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[40] of his division, came into full view of the field where the battle was fiercely raging. The Rebels were very strongly posted on high, rolling ground, covered by timber, and only approached from the north over large, open fields, which afforded no cover, save that a part of them bore a crop of ripe corn. Blunt's eccentric advance had brought him in front of the enemy's left, where they had been massing a large force for the purpose of flanking Herron's position. The flankers found an enemy much nearer than they expected, and were at once hotly engaged with Blunt's division. Its three batteries, firing shell and case-shot at short range, soon proved an overmatch for the two Rebel batteries opposed to them, driving them and their supports back into the woods; where they were charged by Col. Weer, leading the 10th, 13th, and part of the 2d and 11th Kansas and 20th Iowa, and a musketry fight of three hours was maintained with equal energy by the contending hosts. Meantime, our batteries were advanced at various points and served with rare efficiency; Lieut. Tenney, with six 10-pound Parrotts, repelling with shell and canister, while unsupported, a formidable infantry attack. Here fell the Rebel Gen. Stein, of Missouri. A battery of 10 guns, well supported, opening upon Tenney, he in ten minutes silenced its clamor, dismounting two of the guns, and driving off the residue. An attempt to capture Rabb's and Hopkins's batteries, which were supported by the 11th Kansas, Lt.-Col. Moonlight, was defeated with fearful slaughter.

As darkness came on, the firing gradually slackened and ceased; the Rebels recoiling into their woody covert, our soldiers sleeping on their arms in the open field where they had so bravely struggled, expecting to renew the combat at daylight. Meanwhile, our wounded were all cared for, the trains of the whole army sent to Fayetteville; and Gen. Salomon's brigade, relieved from the duty of guarding them, ordered to the field; ammunition brought up and distributed, and everything made ready for proceeding to business at dawn ; but, just before daylight, Gen. Blunt received a flag of truce from Hindman, asking a personal interview with reference to the burial of the dead and relief of the wounded. Blunt met Hindman accordingly, and was soon satisfied that the meeting so solicited was but a trick; that Hindman had no force present or near but his staff-escort, and a party left to gather up his wounded; that the bulk of Iris army had commenced retreating several hours before.

Our loss in this battle was 167 killed, 798 wounded, and 183 missing--total, 1,148. Most of the missing were captured in Marmaduke's initial attack on our cavalry, and were exchanged directly afterward. Of our loss, no less than 953 fell on Herron's command of hardly more than 4,000 men. Lt.-Col. McFarland, who led the 19th Iowa in its first charge, was killed; as was Maj. Burdett, of the 7th Missouri cavalry. Lt.-Col. Black, 37th Illinois, and Maj. Thompson, 20th Iowa, were among the wounded. The Rebel loss1 must have been greater, because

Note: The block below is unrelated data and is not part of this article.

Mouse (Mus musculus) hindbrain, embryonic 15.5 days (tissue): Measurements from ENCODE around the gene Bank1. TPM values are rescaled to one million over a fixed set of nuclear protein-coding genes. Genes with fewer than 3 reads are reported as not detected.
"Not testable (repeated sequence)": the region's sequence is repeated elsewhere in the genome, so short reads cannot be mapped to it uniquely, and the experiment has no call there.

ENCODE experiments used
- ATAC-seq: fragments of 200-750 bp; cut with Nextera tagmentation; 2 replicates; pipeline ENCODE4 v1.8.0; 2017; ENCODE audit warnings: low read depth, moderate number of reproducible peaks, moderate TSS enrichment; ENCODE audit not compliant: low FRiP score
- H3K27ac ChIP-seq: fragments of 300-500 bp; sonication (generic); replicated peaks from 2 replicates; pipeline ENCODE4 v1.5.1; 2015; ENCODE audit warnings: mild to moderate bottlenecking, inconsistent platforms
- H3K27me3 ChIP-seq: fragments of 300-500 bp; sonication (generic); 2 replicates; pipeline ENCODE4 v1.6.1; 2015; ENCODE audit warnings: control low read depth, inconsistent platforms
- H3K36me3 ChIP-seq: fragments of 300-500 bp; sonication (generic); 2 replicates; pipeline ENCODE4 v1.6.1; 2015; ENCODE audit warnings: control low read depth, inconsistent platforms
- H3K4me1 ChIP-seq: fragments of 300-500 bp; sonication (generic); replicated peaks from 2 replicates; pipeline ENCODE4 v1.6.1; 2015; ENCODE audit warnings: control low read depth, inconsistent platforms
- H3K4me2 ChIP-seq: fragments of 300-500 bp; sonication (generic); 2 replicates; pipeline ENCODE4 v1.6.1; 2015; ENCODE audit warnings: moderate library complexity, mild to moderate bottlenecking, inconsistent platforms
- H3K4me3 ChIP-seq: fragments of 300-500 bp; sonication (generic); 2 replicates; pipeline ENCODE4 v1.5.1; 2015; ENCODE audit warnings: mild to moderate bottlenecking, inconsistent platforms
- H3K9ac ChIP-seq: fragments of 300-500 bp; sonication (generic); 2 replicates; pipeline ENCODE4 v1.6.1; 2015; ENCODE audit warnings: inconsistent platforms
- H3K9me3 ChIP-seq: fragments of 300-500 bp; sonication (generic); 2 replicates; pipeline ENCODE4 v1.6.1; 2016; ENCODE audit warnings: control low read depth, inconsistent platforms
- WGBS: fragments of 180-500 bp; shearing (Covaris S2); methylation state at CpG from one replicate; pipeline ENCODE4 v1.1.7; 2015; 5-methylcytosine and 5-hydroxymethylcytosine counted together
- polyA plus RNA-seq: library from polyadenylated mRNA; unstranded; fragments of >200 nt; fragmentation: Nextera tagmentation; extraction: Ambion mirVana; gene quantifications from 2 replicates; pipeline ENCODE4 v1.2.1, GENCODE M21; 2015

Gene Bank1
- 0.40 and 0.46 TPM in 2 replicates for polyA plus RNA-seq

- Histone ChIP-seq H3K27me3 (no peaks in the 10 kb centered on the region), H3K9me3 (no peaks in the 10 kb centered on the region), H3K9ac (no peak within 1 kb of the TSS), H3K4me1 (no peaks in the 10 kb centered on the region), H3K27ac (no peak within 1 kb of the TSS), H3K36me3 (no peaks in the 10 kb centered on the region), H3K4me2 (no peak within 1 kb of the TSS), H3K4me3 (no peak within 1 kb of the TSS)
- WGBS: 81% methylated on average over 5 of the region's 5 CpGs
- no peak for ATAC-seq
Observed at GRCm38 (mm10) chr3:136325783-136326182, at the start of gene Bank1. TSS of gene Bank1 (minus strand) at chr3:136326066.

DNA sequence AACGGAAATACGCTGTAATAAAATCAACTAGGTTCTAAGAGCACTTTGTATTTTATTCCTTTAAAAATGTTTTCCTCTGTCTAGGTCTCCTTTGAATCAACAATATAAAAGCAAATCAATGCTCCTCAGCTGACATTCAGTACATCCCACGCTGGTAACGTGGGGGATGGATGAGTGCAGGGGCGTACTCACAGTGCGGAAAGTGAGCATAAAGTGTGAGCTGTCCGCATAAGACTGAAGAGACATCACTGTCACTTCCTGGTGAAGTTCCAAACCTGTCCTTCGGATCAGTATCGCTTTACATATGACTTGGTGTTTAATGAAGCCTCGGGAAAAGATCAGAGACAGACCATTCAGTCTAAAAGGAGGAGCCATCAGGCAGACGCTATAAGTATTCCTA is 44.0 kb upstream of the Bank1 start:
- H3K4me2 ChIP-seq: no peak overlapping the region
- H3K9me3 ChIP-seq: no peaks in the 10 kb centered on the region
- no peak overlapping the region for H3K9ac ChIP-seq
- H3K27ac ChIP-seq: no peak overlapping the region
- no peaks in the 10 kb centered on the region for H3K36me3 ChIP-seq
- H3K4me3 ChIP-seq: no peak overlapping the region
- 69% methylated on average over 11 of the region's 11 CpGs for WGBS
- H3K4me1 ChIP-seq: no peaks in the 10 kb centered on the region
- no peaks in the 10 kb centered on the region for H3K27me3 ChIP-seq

1 Gen. Blunt, in his official report, says:

The enemy's loss in killed and wounded can not fall short of <*>,000, and will probably much exceed that number, as many of them, not severely wounded, were taken to Van Buren. Their loss in killed upon the ground will reach 1,000; the greater number of whom have been buried by my command


Pollard, on the other hand, says of this battle:

Our whole line of infantry were in close conflict nearly the whole day with the enemy, who were attempting, with their force of 18,000 men, to drive us from our position. In every instance. they were repulsed, and finally driven back from the field; Gen. Hindman driving then to within 8 miles of Fayetteville; when our forces fell back to their supply depot, between Cane hill and Van Buren. We captured 300 prisoners, and vast quantities of stores. The enemy's loss in killed and wounded was about 1,000; the Confederate loss, in killed, wounded, and missing, about 300.

Gen. Blunt further says of this Pollard victory:

Their transportation had been left south of the mountains, and their retreat thereby made unincumbered and stealthy. I am assured by my own men who were prisoners with them, as well as by deserters from their ranks, that they tore up the blankets of their men to muffle the wheels of their artillery.

Gen. Herron, in a private letter, dated Dec. 15th, says:

The loss of the enemy is terrific. After their burial-parties had been on the ground for three days, we had to turn in and bury 300 for them. The country for 25 miles around is full of their wounded. We have, as captures, 4 caissons full of ammunition, and about 300 stand of arms. Hindman had prepared himself, and risked all on this fight. His movements were shrewdly managed; and nothing but desperately hard fighting ever carried us through.

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